MEB Science Day 2024: Human centric approaches to improve the success of oncology therapies

The MEB Science Day 2024 took place in the Princess Máxima Center for Pediatric Oncology in Utrecht on 16 April 2024 and focused on human centric approaches in oncology. This topic plays an important role in the development of many new medicines. For example, the majority of approved medicines now consist of cancer medicines. And more new developments are on their way.

During the MEB Science Day, we discussed ways to optimize the development of more targeted therapies and the generation of evidence throughout the life cycle of oncology medicines. Multiple speakers, both from regulatory bodies and clinical practice, spoke about the future of oncology medicines. 


Prof. Eric Boersma, chair of the MEB’s Science Committee, co-chaired the Science Day. After his opening comments, Esther Broekman took the stage. Esther is a clinical assessor at the MEB and also works as a medical oncologist at the University Medical Center Groningen (UMCG). She introduced the topic of the day. Esther started off by posing a question to the audience: “Why oncology?”.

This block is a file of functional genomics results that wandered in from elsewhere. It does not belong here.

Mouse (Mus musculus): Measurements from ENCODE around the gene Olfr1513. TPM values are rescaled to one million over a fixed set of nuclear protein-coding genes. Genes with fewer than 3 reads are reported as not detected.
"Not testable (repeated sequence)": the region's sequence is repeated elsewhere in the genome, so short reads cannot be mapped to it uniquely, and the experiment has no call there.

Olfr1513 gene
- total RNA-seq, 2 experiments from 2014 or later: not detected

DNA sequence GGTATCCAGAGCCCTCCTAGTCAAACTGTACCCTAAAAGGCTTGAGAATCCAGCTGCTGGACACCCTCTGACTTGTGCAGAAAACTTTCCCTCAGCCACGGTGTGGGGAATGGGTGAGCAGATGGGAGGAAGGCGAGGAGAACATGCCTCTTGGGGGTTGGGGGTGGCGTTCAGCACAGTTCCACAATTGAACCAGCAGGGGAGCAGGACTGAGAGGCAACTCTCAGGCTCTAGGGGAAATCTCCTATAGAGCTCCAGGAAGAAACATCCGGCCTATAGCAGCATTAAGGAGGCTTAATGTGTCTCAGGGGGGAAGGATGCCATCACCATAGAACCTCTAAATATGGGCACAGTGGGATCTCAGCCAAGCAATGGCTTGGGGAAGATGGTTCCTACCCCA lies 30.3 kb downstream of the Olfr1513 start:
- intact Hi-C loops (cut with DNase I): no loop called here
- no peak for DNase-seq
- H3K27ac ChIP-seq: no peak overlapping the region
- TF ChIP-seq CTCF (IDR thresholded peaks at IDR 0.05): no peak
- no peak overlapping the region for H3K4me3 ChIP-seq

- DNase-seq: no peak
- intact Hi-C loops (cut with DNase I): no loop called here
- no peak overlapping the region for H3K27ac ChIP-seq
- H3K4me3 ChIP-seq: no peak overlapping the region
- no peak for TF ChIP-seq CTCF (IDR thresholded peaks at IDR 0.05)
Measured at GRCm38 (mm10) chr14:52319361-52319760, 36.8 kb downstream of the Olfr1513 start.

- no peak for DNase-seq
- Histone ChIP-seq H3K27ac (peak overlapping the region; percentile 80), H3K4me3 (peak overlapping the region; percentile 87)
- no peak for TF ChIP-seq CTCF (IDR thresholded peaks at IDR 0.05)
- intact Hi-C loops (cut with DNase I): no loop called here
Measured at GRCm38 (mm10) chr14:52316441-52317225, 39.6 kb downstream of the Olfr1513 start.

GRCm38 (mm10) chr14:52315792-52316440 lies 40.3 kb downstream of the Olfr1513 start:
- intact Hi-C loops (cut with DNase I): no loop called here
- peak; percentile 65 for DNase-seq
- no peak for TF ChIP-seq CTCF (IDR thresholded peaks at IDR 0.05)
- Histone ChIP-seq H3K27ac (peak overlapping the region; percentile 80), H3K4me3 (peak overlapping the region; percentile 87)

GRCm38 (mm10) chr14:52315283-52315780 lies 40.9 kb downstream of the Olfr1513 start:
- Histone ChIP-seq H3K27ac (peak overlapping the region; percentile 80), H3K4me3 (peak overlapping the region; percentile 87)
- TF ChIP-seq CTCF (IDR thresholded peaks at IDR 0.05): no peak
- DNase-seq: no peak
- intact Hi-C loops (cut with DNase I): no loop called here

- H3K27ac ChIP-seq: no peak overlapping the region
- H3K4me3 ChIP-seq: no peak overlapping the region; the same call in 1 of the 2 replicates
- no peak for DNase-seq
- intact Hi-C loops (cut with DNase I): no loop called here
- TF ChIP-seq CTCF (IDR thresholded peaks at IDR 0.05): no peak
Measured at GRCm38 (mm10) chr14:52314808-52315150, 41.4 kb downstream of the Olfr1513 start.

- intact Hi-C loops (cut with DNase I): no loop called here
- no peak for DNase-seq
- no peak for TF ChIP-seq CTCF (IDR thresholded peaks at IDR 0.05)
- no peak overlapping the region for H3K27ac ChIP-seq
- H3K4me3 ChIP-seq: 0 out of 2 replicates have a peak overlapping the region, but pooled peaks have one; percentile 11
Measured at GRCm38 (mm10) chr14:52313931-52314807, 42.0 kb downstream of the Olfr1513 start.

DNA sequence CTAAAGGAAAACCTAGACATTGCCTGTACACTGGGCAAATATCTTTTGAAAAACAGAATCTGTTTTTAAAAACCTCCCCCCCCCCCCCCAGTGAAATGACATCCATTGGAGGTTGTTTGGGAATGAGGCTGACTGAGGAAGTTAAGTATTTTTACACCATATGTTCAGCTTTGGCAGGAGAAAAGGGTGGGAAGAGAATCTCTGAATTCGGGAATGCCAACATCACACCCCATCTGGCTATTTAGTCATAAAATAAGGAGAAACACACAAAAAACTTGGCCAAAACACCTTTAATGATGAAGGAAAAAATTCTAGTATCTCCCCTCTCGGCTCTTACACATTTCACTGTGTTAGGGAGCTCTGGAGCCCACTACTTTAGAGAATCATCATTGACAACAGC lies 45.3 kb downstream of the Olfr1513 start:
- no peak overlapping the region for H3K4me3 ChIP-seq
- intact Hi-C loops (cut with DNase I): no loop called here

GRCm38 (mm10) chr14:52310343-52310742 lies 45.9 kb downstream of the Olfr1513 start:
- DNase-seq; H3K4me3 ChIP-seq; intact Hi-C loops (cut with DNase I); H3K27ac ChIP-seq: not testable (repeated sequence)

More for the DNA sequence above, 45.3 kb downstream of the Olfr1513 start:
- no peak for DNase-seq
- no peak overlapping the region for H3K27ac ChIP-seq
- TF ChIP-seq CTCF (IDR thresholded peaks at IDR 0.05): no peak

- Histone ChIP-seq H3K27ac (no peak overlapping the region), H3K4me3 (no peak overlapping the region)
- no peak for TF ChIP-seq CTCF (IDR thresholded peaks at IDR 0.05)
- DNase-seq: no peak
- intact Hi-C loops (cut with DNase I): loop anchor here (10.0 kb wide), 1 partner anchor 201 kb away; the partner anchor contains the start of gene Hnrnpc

Among the answers to this question was a high unmet medical need when it comes to oncology medicines. “Right now oncology is the field with the largest impact from a clinical, societal, regulatory and industrial perspective. This field stands at the forefront of development and regulatory issues. It also has a large societal impact,” Esther states. 

Esther also mentions the difficulty that lies within explaining the uncertainties about the benefits and risks of cancer medicines, to patients. “Shared decision making is one way to deal with these uncertainties,” Esther explains. “Sometimes, if I have patients that are really well informed, I use simple terms and explain them the pros and cons of the medicine. Sometimes, if people are less informed, I make the decision or insinuate what my educated guess is. But we always have to be transparent about efficacy.”